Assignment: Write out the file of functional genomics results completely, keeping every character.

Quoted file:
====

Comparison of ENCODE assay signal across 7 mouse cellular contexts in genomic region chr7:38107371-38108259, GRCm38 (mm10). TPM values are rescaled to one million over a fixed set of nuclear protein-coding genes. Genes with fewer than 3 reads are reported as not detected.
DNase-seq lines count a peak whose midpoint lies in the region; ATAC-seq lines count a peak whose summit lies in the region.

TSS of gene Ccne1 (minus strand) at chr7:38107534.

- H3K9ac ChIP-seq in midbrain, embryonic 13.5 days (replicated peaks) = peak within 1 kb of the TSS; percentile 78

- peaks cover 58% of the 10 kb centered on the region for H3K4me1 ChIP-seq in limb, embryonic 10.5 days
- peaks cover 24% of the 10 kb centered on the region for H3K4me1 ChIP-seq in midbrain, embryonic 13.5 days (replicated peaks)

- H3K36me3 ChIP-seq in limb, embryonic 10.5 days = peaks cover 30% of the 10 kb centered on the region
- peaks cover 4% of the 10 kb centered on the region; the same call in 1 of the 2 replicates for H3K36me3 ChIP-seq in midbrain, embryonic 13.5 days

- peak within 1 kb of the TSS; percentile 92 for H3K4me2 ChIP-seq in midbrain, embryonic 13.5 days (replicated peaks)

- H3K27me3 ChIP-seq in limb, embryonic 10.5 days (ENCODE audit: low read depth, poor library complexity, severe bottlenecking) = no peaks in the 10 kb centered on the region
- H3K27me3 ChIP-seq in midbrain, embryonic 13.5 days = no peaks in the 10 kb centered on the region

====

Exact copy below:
Comparison of ENCODE assay signal across 7 mouse cellular contexts in genomic region chr7:38107371-38108259, GRCm38 (mm10). TPM values are rescaled to one million over a fixed set of nuclear protein-coding genes. Genes with fewer than 3 reads are reported as not detected.
DNase-seq lines count a peak whose midpoint lies in the region; ATAC-seq lines count a peak whose summit lies in the region.

TSS of gene Ccne1 (minus strand) at chr7:38107534.

- H3K9ac ChIP-seq in midbrain, embryonic 13.5 days (replicated peaks) = peak within 1 kb of the TSS; percentile 78

- peaks cover 58% of the 10 kb centered on the region for H3K4me1 ChIP-seq in limb, embryonic 10.5 days
- peaks cover 24% of the 10 kb centered on the region for H3K4me1 ChIP-seq in midbrain, embryonic 13.5 days (replicated peaks)

- H3K36me3 ChIP-seq in limb, embryonic 10.5 days = peaks cover 30% of the 10 kb centered on the region
- peaks cover 4% of the 10 kb centered on the region; the same call in 1 of the 2 replicates for H3K36me3 ChIP-seq in midbrain, embryonic 13.5 days

- peak within 1 kb of the TSS; percentile 92 for H3K4me2 ChIP-seq in midbrain, embryonic 13.5 days (replicated peaks)

- H3K27me3 ChIP-seq in limb, embryonic 10.5 days (ENCODE audit: low read depth, poor library complexity, severe bottlenecking) = no peaks in the 10 kb centered on the region
- H3K27me3 ChIP-seq in midbrain, embryonic 13.5 days = no peaks in the 10 kb centered on the region